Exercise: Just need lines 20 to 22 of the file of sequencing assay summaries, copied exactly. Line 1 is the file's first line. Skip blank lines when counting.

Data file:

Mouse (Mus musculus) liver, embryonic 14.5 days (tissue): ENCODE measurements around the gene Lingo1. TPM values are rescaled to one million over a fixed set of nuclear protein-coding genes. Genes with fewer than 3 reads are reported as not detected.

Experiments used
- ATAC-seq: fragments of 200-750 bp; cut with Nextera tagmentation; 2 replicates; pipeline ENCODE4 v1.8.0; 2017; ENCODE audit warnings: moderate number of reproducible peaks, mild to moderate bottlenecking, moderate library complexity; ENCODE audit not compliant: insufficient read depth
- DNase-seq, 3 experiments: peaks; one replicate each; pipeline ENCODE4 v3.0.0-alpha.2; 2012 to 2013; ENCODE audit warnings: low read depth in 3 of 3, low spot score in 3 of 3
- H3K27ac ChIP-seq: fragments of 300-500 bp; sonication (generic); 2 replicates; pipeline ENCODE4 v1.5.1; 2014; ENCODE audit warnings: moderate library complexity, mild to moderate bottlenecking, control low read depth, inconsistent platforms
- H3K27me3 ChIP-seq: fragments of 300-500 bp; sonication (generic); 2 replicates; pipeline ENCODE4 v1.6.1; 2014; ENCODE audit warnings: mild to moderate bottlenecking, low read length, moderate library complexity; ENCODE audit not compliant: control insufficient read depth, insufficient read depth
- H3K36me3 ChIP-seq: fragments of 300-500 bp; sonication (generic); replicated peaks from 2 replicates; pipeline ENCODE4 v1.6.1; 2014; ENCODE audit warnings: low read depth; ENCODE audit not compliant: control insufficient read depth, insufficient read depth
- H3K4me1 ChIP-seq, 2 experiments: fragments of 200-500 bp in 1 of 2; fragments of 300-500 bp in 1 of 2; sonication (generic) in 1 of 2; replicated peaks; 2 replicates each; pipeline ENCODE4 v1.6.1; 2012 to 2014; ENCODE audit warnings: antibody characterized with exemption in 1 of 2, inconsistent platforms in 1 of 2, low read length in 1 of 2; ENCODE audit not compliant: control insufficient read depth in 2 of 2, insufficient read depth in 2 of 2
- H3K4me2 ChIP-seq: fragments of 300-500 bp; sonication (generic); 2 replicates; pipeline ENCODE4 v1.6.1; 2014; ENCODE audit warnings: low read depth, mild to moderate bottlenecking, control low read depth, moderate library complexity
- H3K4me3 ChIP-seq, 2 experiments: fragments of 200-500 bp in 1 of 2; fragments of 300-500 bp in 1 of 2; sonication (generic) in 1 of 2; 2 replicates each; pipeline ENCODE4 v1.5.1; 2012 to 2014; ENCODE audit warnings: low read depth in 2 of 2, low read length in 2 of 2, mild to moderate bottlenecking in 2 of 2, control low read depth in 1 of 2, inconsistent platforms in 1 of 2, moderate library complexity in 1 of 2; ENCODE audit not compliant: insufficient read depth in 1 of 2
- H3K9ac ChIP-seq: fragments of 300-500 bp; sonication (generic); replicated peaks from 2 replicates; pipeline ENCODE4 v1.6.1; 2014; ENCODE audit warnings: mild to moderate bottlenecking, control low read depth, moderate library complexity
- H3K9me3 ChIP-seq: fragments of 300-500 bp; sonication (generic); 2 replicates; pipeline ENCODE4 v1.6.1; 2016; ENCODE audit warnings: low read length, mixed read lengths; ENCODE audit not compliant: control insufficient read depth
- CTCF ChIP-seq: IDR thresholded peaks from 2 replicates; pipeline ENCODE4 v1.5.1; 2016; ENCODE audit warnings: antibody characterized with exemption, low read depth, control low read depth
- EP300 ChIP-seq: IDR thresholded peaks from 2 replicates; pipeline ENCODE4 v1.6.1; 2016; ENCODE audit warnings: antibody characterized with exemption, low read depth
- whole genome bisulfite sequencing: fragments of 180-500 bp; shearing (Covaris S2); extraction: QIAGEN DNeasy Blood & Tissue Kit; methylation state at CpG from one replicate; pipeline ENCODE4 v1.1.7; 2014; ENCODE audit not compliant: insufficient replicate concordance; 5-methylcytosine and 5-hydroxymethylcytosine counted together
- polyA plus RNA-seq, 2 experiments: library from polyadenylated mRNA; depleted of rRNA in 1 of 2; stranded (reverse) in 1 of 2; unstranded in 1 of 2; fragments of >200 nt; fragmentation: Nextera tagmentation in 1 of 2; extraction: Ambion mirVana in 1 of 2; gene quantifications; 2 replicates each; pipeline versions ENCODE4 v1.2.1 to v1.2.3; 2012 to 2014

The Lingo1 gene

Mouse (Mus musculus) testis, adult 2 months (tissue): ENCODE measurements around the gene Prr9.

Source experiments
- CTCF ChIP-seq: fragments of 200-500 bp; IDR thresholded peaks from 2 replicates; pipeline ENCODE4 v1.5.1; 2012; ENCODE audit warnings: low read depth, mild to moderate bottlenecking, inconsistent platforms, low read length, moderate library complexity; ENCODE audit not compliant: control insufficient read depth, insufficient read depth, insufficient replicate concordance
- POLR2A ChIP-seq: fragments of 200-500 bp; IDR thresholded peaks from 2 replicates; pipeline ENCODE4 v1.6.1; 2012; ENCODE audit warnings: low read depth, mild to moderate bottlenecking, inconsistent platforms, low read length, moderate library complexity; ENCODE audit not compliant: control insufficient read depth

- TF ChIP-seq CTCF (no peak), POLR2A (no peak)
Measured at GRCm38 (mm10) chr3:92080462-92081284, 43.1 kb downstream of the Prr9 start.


- CTCF ChIP-seq: fragments of 200-500 bp; IDR thresholded peaks from 2 replicates; pipeline ENCODE4 v1.5.1; 2012; ENCODE audit warnings: low read depth, mild to moderate bottlenecking, inconsistent platforms, low read length, moderate library complexity; ENCODE audit not compliant: control insufficient read depth, insufficient read depth, insufficient replicate concordance
- POLR2A ChIP-seq: fragments of 200-500 bp; IDR thresholded peaks from 2 replicates; pipeline ENCODE4 v1.6.1; 2012; ENCODE audit warnings: low read depth, mild to moderate bottlenecking, inconsistent platforms, low read length, moderate library complexity; ENCODE audit not compliant: control insufficient read depth

- TF ChIP-seq CTCF (no peak), POLR2A (no peak)